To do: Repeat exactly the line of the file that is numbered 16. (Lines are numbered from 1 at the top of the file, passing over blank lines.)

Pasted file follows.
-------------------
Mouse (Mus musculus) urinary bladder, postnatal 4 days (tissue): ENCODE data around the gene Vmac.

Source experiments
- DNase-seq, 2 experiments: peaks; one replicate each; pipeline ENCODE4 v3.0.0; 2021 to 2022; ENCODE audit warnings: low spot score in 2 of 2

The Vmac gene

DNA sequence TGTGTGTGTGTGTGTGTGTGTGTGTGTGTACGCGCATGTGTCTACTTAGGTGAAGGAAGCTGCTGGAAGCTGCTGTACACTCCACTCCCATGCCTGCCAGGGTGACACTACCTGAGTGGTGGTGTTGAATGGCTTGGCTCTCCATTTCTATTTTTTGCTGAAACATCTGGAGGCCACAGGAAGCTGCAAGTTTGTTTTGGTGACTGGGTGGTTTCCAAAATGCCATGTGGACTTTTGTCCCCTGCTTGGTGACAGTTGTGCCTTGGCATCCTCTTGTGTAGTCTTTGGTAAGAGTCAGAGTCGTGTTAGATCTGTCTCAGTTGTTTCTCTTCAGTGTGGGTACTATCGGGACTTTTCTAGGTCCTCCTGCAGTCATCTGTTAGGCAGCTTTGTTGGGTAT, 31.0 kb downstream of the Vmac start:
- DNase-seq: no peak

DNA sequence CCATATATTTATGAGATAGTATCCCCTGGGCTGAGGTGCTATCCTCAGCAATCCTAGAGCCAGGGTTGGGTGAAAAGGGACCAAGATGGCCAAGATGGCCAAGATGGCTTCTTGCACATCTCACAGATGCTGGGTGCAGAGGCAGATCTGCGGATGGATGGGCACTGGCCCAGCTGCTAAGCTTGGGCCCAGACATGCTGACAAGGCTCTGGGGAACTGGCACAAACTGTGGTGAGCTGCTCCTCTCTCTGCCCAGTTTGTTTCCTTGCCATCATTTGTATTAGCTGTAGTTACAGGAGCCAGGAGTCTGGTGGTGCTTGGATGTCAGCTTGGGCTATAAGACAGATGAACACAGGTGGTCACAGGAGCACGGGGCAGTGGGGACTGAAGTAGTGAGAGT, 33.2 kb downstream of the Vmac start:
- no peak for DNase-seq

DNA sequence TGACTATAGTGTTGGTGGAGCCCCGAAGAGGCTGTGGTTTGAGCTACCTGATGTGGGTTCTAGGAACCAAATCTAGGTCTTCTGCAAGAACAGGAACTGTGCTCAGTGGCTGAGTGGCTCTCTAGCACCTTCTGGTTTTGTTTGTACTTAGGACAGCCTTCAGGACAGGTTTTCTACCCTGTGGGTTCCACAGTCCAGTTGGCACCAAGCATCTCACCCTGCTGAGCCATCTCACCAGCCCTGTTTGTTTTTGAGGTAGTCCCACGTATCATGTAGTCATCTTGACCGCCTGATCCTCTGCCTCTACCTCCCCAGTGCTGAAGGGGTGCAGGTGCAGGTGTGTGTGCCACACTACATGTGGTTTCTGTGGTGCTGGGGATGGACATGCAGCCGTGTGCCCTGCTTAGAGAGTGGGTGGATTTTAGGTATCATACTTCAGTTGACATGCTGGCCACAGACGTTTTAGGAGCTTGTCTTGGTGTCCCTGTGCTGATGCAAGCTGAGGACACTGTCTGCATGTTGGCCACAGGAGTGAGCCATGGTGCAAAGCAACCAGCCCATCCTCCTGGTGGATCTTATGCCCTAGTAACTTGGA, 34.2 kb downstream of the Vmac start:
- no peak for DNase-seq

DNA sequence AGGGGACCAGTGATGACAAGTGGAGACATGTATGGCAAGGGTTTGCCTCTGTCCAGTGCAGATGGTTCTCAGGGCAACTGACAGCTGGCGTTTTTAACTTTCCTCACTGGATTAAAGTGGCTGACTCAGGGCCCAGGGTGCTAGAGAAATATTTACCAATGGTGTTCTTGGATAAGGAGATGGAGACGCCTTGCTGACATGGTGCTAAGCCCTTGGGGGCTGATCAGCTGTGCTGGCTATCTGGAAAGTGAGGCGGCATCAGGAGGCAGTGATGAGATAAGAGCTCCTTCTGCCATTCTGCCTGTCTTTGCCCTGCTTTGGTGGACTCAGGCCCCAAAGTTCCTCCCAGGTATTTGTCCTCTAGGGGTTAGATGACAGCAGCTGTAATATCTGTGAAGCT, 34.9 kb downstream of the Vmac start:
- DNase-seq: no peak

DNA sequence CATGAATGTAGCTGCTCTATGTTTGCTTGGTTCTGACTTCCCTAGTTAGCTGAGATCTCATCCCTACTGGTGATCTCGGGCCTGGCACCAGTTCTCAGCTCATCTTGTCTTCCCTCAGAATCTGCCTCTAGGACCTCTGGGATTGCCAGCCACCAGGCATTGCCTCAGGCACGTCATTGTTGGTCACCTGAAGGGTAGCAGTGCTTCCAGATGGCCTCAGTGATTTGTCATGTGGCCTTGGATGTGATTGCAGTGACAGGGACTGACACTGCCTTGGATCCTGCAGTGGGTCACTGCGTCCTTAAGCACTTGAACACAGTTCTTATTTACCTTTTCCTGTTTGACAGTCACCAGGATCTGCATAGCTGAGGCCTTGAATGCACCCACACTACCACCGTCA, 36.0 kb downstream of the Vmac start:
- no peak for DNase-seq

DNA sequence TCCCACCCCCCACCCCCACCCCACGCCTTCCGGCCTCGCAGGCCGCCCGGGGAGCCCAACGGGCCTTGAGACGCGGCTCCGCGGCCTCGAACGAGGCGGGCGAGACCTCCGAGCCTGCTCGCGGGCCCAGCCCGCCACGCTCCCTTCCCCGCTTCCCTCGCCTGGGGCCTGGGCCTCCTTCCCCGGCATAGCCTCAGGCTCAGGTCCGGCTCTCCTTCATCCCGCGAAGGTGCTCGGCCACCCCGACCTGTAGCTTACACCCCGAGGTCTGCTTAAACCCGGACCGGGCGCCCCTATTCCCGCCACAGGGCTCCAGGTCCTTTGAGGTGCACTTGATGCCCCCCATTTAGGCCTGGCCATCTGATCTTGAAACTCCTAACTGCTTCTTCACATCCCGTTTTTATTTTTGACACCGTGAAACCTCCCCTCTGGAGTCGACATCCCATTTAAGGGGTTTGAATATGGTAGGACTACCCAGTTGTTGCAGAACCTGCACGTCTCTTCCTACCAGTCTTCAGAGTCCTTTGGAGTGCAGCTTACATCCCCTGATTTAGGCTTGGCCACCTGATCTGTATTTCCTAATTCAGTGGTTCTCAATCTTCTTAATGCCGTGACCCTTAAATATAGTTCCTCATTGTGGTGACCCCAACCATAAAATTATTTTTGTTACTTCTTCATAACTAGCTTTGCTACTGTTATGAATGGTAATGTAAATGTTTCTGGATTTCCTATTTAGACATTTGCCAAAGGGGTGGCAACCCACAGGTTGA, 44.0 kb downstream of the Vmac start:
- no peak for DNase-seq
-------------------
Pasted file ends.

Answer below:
- no peak for DNase-seq